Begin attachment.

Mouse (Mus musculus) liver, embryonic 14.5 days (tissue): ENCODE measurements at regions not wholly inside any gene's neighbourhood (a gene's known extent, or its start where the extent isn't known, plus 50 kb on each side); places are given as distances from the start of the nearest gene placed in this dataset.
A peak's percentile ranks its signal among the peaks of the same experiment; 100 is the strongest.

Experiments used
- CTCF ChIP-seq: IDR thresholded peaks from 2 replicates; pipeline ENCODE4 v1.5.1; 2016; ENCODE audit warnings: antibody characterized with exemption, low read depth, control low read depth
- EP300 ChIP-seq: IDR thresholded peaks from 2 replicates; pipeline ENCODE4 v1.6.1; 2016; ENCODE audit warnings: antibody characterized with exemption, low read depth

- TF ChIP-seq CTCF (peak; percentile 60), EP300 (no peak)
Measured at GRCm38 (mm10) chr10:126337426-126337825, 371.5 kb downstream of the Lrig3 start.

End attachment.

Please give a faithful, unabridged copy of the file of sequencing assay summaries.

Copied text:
Mouse (Mus musculus) liver, embryonic 14.5 days (tissue): ENCODE measurements at regions not wholly inside any gene's neighbourhood (a gene's known extent, or its start where the extent isn't known, plus 50 kb on each side); places are given as distances from the start of the nearest gene placed in this dataset.
A peak's percentile ranks its signal among the peaks of the same experiment; 100 is the strongest.

Experiments used
- CTCF ChIP-seq: IDR thresholded peaks from 2 replicates; pipeline ENCODE4 v1.5.1; 2016; ENCODE audit warnings: antibody characterized with exemption, low read depth, control low read depth
- EP300 ChIP-seq: IDR thresholded peaks from 2 replicates; pipeline ENCODE4 v1.6.1; 2016; ENCODE audit warnings: antibody characterized with exemption, low read depth

- TF ChIP-seq CTCF (peak; percentile 60), EP300 (no peak)
Measured at GRCm38 (mm10) chr10:126337426-126337825, 371.5 kb downstream of the Lrig3 start.